Episode 112 – Remainder

Virtual Memories Show:
Clive James – Remainder

“I should have led a more balanced life, but that’s easy to say at the end of things. When you’re caught up in what you’re doing, it’s very hard to be reasonable. And art isn’t really made out being reasonable.”

sentencedClive James was diagnosed with leukemia and emphysema several years ago, but the poet, essayist, memoirist, novelist, TV host, and charter member of the Virtual Memories Show Dream List hasn’t let his ailments silence him. He joins us for a wide-ranging conversation about poetry, mortality, binge-watching Veronica Mars, writing Cultural Amnesia (one of my favorite books), being Australian despite 50 years in the UK, how his showbiz career hurt (and helped) his literary legacy, and a lot more. We talk about his two new books — Poetry Notebook (Liveright) and Sentenced To Life (Picador, UK only) — and the ones he’s working on, and how he faced two choices after his diagnoses: lie back on a couch, admire himself for his achievements, and sign off; or go on as if he had forever. Give it a listen!

“All that poetry comes in handy when you lie there, contemplating the end. The question is why: Why when your body is about to come apart, is there such appeal in reading such highly organized argument and imagery?”

Clive James on the Virtual Memories Show

We get into the role of culture, the future of the Middle East, his first encounter with a Jew, the books he made a priority of when he realized his time was short, why it’s okay for actors to be shallow, and how he wrote a critique of Daniel Goldhagen while dressed as a mariachi singer for a TV show in Mexico.

“It’s possible to say that if I’d just concentrated on my literary activities [instead of working on TV], I’d have had a less complicated reputation. The question never would have arisen: Is he serious enough to write seriously?”

We talked a lot of books in this one. Here’s a list:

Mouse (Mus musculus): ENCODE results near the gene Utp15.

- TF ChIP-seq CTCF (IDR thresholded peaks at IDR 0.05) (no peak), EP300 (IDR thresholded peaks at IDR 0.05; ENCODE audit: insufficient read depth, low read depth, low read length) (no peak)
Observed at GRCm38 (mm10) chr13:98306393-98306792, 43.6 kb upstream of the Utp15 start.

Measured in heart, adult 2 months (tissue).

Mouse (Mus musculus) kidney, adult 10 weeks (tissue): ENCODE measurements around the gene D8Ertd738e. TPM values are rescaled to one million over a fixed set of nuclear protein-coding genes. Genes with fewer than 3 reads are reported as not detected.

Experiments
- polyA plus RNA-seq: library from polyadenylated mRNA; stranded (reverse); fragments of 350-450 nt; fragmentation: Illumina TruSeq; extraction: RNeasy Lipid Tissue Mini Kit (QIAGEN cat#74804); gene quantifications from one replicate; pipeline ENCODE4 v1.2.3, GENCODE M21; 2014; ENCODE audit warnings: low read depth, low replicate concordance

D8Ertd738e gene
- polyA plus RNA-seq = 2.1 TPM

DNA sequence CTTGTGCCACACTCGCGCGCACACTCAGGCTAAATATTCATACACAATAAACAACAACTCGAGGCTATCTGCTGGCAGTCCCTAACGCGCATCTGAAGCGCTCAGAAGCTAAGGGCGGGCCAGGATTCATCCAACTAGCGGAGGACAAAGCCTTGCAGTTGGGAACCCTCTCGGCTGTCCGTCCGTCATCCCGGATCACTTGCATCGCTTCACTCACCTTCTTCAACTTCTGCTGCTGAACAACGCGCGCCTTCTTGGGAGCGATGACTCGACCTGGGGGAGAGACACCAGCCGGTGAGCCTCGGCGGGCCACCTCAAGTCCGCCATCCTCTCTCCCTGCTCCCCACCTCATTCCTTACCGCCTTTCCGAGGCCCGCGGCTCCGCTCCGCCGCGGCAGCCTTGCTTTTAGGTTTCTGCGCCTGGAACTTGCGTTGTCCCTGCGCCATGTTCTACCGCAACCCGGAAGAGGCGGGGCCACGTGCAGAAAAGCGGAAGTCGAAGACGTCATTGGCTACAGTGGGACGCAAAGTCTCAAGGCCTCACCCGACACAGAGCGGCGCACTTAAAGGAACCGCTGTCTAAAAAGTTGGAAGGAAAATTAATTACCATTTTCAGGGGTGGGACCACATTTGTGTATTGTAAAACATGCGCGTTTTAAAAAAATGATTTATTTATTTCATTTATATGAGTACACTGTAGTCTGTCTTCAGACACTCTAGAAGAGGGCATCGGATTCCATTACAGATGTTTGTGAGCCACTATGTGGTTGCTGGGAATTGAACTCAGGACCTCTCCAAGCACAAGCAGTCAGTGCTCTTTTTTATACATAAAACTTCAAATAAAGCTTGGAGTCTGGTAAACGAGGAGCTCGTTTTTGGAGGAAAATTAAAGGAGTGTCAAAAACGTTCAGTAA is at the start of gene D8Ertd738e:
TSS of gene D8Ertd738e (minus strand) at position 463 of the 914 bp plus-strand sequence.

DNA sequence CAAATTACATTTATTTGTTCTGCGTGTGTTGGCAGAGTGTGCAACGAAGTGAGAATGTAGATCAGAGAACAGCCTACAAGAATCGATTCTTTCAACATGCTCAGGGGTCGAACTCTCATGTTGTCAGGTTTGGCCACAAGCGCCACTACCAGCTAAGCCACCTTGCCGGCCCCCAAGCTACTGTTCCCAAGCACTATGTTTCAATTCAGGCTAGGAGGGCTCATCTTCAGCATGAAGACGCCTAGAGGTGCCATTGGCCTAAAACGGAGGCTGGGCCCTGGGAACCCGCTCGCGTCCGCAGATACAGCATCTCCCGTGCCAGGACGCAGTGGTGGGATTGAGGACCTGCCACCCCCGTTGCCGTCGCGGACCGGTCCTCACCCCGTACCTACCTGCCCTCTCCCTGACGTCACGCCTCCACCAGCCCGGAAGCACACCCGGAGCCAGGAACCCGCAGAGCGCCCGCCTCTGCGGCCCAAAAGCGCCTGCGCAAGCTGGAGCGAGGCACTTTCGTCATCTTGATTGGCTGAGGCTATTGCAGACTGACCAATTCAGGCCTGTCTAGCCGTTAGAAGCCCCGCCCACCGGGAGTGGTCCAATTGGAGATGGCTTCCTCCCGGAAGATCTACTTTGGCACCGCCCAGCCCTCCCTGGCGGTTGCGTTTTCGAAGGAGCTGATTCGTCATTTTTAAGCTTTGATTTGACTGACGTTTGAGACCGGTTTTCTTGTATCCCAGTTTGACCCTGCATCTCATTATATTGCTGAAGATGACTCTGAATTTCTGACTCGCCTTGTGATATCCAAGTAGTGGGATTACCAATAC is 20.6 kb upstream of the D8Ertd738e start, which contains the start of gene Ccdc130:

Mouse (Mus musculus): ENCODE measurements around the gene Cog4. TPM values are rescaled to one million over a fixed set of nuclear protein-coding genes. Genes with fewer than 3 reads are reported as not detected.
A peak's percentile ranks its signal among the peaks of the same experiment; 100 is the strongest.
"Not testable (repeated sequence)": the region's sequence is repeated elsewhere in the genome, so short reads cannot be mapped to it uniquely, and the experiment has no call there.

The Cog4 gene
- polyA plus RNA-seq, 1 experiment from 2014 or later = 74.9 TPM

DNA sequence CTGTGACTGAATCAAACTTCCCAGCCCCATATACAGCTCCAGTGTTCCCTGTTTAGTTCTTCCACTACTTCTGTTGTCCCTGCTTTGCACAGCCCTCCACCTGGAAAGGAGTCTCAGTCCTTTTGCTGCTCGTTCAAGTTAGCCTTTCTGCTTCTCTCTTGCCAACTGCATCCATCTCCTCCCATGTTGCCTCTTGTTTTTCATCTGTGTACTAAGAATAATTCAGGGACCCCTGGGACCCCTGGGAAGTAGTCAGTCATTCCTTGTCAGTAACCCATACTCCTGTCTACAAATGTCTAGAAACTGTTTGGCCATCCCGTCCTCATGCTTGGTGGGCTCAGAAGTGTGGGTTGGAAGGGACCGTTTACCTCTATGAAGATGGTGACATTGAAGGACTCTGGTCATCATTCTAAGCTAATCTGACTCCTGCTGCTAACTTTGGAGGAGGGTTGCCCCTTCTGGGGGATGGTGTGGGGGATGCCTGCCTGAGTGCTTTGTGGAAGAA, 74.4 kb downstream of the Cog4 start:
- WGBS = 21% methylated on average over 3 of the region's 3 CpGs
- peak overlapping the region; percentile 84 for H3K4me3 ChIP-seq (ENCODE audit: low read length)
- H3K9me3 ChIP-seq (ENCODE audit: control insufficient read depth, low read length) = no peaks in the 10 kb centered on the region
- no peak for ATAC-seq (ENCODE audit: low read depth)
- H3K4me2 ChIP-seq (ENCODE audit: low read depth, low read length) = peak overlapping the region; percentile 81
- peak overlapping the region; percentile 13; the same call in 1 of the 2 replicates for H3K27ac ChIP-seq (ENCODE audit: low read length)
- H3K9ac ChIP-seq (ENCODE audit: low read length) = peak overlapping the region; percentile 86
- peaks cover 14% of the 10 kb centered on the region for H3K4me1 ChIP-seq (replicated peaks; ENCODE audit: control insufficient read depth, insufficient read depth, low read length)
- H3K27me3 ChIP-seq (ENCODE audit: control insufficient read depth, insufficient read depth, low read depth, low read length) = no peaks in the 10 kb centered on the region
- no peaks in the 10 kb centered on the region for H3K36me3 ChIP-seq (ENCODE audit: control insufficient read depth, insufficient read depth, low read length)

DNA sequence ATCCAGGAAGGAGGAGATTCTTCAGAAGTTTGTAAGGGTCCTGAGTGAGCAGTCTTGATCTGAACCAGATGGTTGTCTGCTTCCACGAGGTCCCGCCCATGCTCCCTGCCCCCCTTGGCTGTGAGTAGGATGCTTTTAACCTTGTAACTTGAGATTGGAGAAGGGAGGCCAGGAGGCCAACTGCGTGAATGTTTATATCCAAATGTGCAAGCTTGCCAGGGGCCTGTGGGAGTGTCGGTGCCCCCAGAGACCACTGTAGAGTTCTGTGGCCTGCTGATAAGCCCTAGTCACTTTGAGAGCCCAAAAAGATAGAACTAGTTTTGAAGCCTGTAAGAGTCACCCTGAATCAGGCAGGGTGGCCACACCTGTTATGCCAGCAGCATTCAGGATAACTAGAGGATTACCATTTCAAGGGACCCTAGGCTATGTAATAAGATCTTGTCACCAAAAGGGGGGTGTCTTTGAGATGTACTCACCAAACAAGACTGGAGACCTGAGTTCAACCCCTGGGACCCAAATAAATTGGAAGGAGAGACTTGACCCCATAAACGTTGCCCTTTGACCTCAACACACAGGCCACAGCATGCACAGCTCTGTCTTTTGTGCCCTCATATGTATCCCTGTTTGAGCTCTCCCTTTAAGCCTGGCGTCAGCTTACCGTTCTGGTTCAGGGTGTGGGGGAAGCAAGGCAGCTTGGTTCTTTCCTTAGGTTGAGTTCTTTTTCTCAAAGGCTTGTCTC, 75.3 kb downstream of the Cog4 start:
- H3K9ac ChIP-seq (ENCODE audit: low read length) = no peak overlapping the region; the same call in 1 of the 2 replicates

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About our Guest

Born in Australia, Clive James lives in Cambridge, England. He is the author of Unreliable Memoirs; a volume of selected poems, Opal Sunset; the best-selling Cultural Amnesia: Necessary Memories from History and the Arts; and the translator of The Divine Comedy by Dante. He has written for the New York Times Book Review, The New Yorker, and The Atlantic. He is an Officer of the Order of Australia (AO) and a Commander of the Order of the British Empire (CBE). You can find a longer version of his bio at his site.

Credits: This episode’s music is El Cholulo by Tosca Tango Orchestra. The conversation was recorded at Mr. James’ home on a pair of Blue enCORE 200 microphones feeding into a Zoom H5 digital recorder. I recorded the intro and outro on a Blue Yeti USB Microphone. Processing was done in Audacity and Logic Pro. Photo of Mr. James by me.

Episode 107 – Silence in Translation

Virtual Memories Show:
Yasmina Reza – Silence in Translation

“When you write a novel with a classical structure, you’re writing horizontally. [In Happy Are The Happy, I can] speak as a character, and the character is also somewhere in the spirit of another. It allows you to see the characters in many ways that naturalism would not allow.”

51PvahAbjAL._SY344_BO1,204,203,200_Playwright and author Yasmina Reza joins the show to talk about her new book, Happy are the Happy (Other Press). We also discuss the confluence and divergence of love and happiness, her surprise when “Art” was produced in Iran and Afghanistan, the appeal of Sarkozy as a literary character, her love of The Wire, and why she let James Gandolfini transpose The God of Carnage from Paris to Brooklyn. We also get to talking about writing a novel like a constellation, being unapologetic for writing intelligent plays that are accessible, the playwrights in her theater pantheon, and why she’s French first, Jewish second, and nothing third. Give it a listen!

YASMINA REZA (2010)

“A play is good if it can be seen in different cultures, in different languages, different actors. That’s the strength of a play. Just to be played in Paris would have been for me a kind of failure.”

Enjoy the conversation! Then check out the archives for more great episodes! You might like:

Follow The Virtual Memories Show on iTunes, Twitter, Facebook, Tumblr, and RSS!

About our Guest

Yasmina Reza is a playwright and novelist whose works have been translated into more than 30 languages and include Art and God of Carnage, both winners of the Tony Award for Best Play. The film adaptation of the latter, Carnage, was directed by Roman Polanski in 2011. She has written six books, including Dawn Dusk or Night: A Year with Nicolas Sarkozy (Knopf, 2008). Her newest book is Happy are the Happy. She lives in Paris.

Credits: This episode’s music is The Paris Match by Style Council. The conversation was recorded on a pair of Blue enCORE 200 microphones feeding into a Zoom H5 digital recorder. I recorded the intro and outro on a Blue Yeti USB Microphone. Processing was done in Audacity and Logic Pro. Photo of Ms. Reza by Pascal Victor.